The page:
This is one of the works whose place in my affections is way above its intrinsic merits, and it is a guilty pleasure in the same way as a slice of Sacher Torte and whipped cream-over rich, over indulgent but so enjoyable! We all know the jibes about " More Korn than Gold" but this work contains a great weight of high carat gold, as does the performance and recording. The plot , such as it is, is steeped in Freudian psychobabble and portrays Bruges as a city obsessed with and permeated by thoughts of death. When I've been there I've found it obsessed more with chocolate and strong beer, but perhaps those don't make strong enough dramatic elements. The reviewer who styles himself "Entartete Musik" is in my view grossly unfair in his review, and ungenerous with his rating. There is an issue that may deter some potential buyers, but overall this is a very accomplished and beautifully presented set, the 4th of the stereo era on CD. The default recording is the 1975 Leinsdorf, now at bargain price and sounding splendid still. It is the only recording that does not apply cuts to the score, and is undoubtedly a firm recommendation, but Kollo is an uningratiating Paul, often resorting to near shouting and reaches his rather harsh top notes in a clumsy manner. The Segerstam is a bargain also, and Katarina Dalayman dazzles as the finest Marie/Marietta yet-however Sunnegardh struggles with Paul and the best that can be said is that he gets through the role. 2003-4 was the year of the Korngold revival, with Vienna staging this work in a new production which I saw at that time. In Vienna the cast was Simon Gould and Angela Denoke-she was superb, he was stentorian.
When Orfeo came to record the performances from its transfer to the Salzburg Festival, the situation was reversed-Denoke was in tired, somewhat ragged voice but her new Paul , Torsten Kerl was magnificent and with the Frank of Bo Skovhus, this set under Runnicles has the best male casting at least, plus the glory of the Vienna Philharmonic. Of the above sets, only the Segerstam on Naxos provides a libretto.
The new set is sumptuously recorded, and has less cuts that the Segerstam or Runnicles sets, which last cruelly excises all the tolling bells, such a crucial motiv, from the scene 2 prelude. The exotic percussion effects really do come to the fore, and complement the rich strings and gloriously burnished brass of the cumbersomely titled Frankfurt Opern-und Museumsorchester (this is one orchestra which has 2 guises-the "Museum" is not a building full of relics, but the title of an Arts Society which promotes performances inspired by the "Muses"-hence Museum-much in the way of the Gesellschaft der Musikfreunde in Vienna. It would be like saying the "Vienna State Opera and Philharmonic Orchestra"-but I digress!).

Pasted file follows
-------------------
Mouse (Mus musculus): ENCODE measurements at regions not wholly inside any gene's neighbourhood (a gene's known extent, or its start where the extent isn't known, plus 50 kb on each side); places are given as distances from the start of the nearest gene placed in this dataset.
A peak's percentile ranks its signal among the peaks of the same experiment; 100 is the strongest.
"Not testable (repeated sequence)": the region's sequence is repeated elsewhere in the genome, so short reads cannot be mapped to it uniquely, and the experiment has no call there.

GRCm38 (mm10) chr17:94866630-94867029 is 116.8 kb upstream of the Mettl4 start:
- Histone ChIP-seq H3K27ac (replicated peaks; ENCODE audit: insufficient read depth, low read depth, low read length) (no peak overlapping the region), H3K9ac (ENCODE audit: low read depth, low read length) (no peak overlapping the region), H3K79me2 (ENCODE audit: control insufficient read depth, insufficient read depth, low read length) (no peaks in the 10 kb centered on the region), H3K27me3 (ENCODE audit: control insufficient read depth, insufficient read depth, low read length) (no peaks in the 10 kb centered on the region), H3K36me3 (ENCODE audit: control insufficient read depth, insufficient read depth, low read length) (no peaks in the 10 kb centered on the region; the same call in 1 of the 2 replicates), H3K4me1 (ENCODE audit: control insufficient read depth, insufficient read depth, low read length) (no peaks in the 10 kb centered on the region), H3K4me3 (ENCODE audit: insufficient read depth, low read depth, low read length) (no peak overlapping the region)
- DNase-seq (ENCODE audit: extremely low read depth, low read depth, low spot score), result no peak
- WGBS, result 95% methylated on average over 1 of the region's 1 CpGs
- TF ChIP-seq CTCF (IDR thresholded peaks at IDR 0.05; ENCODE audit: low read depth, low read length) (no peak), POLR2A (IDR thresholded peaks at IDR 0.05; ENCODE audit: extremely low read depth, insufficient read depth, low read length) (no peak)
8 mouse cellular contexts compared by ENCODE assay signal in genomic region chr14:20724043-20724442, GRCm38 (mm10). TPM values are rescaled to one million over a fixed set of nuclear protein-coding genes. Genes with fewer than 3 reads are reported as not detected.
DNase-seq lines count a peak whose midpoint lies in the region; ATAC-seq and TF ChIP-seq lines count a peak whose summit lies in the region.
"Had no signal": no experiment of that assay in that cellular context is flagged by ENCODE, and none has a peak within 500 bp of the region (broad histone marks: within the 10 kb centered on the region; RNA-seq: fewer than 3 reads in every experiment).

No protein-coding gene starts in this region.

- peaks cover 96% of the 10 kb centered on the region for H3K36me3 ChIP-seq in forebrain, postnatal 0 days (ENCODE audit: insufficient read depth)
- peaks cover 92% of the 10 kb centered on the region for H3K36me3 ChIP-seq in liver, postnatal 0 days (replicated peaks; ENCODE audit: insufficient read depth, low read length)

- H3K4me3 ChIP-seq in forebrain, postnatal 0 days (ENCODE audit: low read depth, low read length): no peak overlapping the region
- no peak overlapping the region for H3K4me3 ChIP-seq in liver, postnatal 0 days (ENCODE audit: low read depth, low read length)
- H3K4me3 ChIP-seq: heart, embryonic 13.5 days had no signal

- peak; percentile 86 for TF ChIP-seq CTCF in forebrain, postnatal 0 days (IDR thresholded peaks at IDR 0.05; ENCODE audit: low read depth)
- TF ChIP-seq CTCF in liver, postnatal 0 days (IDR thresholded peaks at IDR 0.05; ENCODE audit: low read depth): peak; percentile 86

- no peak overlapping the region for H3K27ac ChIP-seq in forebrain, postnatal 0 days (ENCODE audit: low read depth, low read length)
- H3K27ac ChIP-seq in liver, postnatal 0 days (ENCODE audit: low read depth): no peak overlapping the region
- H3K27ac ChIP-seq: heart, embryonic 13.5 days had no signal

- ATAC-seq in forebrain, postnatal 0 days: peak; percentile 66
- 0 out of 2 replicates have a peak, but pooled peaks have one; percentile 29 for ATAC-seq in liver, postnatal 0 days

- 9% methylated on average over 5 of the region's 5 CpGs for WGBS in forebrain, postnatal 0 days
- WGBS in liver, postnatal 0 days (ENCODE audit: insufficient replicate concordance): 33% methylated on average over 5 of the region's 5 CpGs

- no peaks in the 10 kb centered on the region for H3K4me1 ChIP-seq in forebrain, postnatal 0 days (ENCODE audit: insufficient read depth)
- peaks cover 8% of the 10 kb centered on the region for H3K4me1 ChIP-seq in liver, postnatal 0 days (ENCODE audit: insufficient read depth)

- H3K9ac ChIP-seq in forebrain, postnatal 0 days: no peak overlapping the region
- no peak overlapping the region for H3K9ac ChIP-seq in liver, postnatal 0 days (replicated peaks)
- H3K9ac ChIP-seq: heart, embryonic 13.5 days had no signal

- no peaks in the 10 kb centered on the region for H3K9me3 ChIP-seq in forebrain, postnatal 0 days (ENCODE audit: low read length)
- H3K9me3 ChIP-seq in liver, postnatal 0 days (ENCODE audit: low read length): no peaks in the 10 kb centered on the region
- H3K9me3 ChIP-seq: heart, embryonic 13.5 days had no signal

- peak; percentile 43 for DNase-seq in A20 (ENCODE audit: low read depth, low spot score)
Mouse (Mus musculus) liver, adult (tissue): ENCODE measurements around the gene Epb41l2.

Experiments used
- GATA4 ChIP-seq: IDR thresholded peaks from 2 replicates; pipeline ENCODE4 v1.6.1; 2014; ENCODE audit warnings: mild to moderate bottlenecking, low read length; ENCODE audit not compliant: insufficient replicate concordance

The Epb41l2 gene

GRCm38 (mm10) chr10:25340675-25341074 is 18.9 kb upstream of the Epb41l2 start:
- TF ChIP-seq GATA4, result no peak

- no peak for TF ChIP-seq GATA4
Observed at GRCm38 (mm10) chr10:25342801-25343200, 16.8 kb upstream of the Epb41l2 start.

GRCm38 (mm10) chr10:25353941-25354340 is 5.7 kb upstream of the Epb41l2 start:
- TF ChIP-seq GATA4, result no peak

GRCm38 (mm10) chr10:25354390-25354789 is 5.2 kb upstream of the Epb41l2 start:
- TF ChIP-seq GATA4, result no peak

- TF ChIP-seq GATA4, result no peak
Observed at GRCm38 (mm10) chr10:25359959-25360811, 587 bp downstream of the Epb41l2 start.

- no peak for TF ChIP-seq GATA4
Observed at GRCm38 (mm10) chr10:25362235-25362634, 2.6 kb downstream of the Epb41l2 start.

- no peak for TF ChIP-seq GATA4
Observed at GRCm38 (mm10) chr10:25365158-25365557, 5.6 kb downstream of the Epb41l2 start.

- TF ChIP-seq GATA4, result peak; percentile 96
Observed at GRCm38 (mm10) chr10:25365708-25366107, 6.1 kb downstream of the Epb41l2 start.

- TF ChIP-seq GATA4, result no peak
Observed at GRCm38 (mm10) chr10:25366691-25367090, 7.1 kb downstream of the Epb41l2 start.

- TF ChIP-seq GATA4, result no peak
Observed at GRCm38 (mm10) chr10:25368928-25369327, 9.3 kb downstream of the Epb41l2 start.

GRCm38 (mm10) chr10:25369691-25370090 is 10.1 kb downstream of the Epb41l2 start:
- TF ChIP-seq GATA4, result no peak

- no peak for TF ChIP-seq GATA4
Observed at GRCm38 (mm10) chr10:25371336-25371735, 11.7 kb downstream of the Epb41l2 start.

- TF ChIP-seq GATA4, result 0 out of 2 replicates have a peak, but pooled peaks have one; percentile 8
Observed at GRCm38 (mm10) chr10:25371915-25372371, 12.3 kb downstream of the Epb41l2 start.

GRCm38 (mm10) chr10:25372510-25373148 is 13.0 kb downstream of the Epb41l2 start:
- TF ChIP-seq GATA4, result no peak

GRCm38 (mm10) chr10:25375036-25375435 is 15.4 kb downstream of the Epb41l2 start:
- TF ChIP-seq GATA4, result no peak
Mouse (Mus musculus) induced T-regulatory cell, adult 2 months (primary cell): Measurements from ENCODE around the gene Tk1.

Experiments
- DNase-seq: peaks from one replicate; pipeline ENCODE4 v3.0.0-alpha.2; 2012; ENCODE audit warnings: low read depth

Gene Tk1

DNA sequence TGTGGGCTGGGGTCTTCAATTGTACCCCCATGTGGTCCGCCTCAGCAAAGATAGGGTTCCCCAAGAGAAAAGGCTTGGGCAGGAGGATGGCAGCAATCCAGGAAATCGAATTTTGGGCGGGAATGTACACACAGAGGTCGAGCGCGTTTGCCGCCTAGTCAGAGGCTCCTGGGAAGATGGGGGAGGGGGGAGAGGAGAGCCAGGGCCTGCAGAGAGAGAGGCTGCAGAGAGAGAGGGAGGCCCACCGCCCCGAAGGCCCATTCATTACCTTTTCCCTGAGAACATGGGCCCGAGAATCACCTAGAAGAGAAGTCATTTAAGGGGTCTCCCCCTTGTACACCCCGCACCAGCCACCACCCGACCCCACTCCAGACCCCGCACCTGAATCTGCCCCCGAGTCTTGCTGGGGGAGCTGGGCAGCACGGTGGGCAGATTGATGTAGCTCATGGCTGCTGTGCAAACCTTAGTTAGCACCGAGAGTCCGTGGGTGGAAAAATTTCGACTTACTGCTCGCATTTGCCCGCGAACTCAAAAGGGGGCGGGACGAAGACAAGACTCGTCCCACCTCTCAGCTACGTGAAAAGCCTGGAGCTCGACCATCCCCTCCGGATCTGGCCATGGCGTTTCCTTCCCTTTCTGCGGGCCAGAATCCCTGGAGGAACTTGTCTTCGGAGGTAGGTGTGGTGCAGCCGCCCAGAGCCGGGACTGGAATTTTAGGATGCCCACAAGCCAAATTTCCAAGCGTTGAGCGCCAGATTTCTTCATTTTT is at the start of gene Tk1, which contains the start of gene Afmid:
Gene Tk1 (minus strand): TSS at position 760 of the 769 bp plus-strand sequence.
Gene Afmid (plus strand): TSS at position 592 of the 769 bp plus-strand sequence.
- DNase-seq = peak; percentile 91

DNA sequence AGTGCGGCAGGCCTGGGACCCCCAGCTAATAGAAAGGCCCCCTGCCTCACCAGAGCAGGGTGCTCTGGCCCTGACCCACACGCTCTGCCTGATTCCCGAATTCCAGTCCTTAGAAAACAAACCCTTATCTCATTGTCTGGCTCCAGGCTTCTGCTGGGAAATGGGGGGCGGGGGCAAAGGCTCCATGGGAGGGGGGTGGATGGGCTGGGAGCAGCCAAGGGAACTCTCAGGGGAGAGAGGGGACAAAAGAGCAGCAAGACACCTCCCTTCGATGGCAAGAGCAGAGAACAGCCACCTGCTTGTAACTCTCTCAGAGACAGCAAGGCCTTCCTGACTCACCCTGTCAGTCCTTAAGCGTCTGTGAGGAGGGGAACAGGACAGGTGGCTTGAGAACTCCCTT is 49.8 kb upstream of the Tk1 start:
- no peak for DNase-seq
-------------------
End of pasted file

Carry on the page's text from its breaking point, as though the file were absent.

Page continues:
Sebastien Weigle conducts a leisurely, lilting but beautifully shaped performance which does NOT drag and which is in fact not slow at all after the first tableau, making me wonder if "Herr Entartete" listened all the way through. Certainly, the work's big number "Glück das mir verblieb..." is taken at a very drawn out pace, but this gives the number a Wagnerian intensity and I find it totally gripping.
I have nothing but praise for Tatiana Pavlovskaya's rich, impassioned and utterly secure Marie/Marietta which runs close to Dalayman in excellence and for me surpasses Neblett. I'm not in the least bothered by some occasional unidiomatic pronunciation-if I were, I'd never listen to Nilsson in Wagner!
She excels in both roles, and is a real find. Similarly Michael Nagy is a fine Frank and the remaining roles are all well taken, and the eerie chorus is superb.
The contentious casting is yet again Klaus Florian Vogt who is NO Heldentenor, but does posses a beautiful light and lyrical tenor voice especially when not cast in roles to which he is totally unsuited such as Siegmund, Lohengrin and Parsifal. There is no baritone quality to Vogt's voice whatsoever, and he invariably sounds either too young or too weedy in the aforementioned roles. I'm less concerned with this in this work, as he does sing well and there is nothing to say that this Romantic lyrical approach should not be tried-the part was written for Tauber, so Korngold undoubtedly intended it for a darker voice, but if you don't find Vogt's voice too light, he both sings and acts well. If only it had been Kaufmann.....!
The booklet has a full libretto, beautiful colour photographs and interesting notes, and is in every way exemplary. I like this set, and I think many others will too. It is different, but by and large in a good way!
The ideal would be a confection of all of the above-Leinsdorf conducting, the Vienna Phil, Kerl as Paul-but Pavlovskaya vies for first choice as Marie and Nagy is not inferior to his rivals. Sonically, this is the best recorded yet and if you are looking for a recording, don't dismiss this one-it's really very good indeed.
Stage and audience noise is minimal. Four and a half stars, five if you like Vogt in the role more than I do. Recommended. Stewart Crowe